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15 comments

  1. Had one of these recently and had extreme eye irritation and burning for days even though a patch test was done. Would not recommend this, wish I'd have read this page before deciding to have it done.

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  2. Did you see a doctor or did you just wait out your infection? I have swelling under my left eye and i dont knowif i should wait hours to get it checked out.... thank you

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  3. I've had this done yesterday woke up today in agony eyes are itchy blood shot swollen burning feel like some one is scratching my eyeballs can't keep my eyes open very long 😢

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  4. My eyes burned during the procedure and afterwards at night I had such itchy eyes that I pulled some lashes out in my sleep. Further more, although I never had this problem before, my eyes became very dry and slightly painful. They still are. Please dn’t risk it!

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  5. Omg this is a nightmare. There is too much of a curl on my lashes and therefore they are rubbing my eye lid and I have a constant feeling of something touching my eye lashes and a double whammy, the lid too.

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  6. I went to a very reputable place for my first lash last Lift after a 6 month break of having extensions for 4 years and my eyes have been irritated and dry from the first day I received it. I am an esthetician (retired) and am extremely Picky about where I go for any services such as this, and now I’m dealing with a possible eye infection on my right eye! Bit mistake doing this treatment at least for me... and I do not have sensitive or allergenic eyes! If you do Decide to get this done, truly make sure the person is licensed aesthetician as mine was only licensed in the Yumi lash Lift procedure and in my opinion was heavy-handed and a bit careless during the treatment.

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  7. Can the solutions applied damage your eye sight?

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    1. It depends on what chemicals they are using! Definitely check with the aesthetician that is performing your treatment and find out every chemical used before going forward. That way you can check for side effects with your eye doctor.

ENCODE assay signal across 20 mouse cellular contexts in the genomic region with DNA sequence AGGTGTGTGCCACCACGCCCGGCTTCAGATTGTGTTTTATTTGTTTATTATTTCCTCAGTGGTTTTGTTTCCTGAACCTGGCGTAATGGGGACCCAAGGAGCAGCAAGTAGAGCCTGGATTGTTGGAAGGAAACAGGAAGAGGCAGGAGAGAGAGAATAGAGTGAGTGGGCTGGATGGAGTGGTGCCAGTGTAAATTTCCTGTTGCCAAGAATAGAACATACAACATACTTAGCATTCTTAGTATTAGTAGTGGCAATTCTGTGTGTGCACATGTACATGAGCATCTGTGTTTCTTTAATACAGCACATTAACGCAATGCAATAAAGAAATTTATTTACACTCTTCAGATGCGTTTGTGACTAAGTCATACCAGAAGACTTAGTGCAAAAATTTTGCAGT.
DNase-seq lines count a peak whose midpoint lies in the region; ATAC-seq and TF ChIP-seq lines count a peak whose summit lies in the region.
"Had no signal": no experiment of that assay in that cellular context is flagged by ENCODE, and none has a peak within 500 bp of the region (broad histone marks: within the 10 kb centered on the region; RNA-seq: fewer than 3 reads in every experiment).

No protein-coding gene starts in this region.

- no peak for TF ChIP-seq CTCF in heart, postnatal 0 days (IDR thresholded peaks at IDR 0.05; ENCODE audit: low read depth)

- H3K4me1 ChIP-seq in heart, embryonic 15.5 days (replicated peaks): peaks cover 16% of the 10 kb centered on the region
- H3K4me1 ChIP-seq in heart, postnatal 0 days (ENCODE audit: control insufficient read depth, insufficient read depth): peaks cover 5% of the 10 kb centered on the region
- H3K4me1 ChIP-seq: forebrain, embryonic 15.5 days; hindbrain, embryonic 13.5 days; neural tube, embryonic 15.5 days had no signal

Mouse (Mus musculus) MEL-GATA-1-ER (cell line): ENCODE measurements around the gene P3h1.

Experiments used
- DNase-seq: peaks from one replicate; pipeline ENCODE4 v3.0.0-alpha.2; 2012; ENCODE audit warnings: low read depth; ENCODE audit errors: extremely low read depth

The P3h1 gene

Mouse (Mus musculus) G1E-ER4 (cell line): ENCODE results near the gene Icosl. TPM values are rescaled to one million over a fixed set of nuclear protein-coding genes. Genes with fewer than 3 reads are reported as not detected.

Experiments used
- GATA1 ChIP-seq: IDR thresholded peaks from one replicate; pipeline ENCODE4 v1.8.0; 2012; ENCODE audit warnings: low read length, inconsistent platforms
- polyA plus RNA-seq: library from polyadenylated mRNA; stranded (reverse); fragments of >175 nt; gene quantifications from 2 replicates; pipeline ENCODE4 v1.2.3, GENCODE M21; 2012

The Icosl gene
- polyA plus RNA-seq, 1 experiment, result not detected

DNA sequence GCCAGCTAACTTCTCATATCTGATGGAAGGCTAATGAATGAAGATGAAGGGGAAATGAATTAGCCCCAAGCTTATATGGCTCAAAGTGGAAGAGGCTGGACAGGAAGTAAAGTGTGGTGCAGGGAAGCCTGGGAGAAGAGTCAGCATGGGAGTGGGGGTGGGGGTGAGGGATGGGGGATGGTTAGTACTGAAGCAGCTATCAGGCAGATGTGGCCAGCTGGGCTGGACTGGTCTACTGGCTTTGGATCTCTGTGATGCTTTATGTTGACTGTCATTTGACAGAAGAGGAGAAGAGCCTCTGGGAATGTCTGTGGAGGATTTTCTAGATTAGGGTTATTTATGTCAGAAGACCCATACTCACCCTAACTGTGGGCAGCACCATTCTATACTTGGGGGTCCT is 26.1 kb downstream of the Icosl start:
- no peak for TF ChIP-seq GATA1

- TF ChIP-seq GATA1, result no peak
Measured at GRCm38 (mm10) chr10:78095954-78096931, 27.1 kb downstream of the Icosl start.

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  8. I had this done at an Asian mall in San Diego California in 2006 the very first day I arrived on vacation, I should have known when I saw the giant roach scatter across the floor but went ahead as I didn’t want to offend anyone. The shit burned like a son of a bitch. I don’t know if they used Barbie hair curlers on me or if they were actually meant for the procedure I was having done because my young daughter commented how they look like her Barbie dolls hair rollers. Who in the fuck wants a complete curl around of the eyelash? I sure didn’t and I wasn’t educated enough on the procedure to know that the mini rollers were not going to give me the beautiful fanned out lashes that were advertised in the window as a result of this procedure. After lying there with my eyes and surrounding skin burning for what seemed like wayyy too long, I finally said get this off I can’t take it anymore, needless to say, most of my lashes came off with the rinsing. I looked in the mirror and I had a few lashes completely curled into a full circle, think grandmas perm curls. I was mortified. The Asian woman gave me some cream for my 3rd degree burns and a lash comb, I went into the bathroom to try and give them a comb and the remainder of my curly perm lashes crumbled off like ashes.. not lashes. This was a literal nightmare 13yrs ago, maybe this technique has come a long way since, but I’m not willing to give it another go.. I should’ve sued the lady but I was too nice, my boyfriend even paid her the $300(probably because he was Asian himself) what a fucking joke.

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  9. theres a big difference before and after the lash lifting.
    your eyes look bigger and more natural.
    Im a lash stylist in Salzburg and I also do lash lifting. Normally there shouldnt be a red eye or burning eye after the lash lift you should ask your lash stylist what product she used because it could be too aggressive for your skin and eye.

    best wish
    Tina

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  10. Massive headache after the fact and my Corina is scratch there is a piece of it flapping. I hope it gets better tomorrow.

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  11. I wish I read this before I had this done. I had mine done yesterday morning (17th April 2019). I woke up with puffy, bloodshot eyes. Green gunk ozing from my eyes. Feeling really scratchy. I used eyedrops to relieve some of the itchiness. But by the end of that day, I went to the drs and go antibiotic eyedrops and an ointment. It's now 11pm 18th April and my eyes are still the same. The dr said I could have gone blind and she's not sure is it will do some damage to my eye as we don't know what chemicals were used and how long it lasts for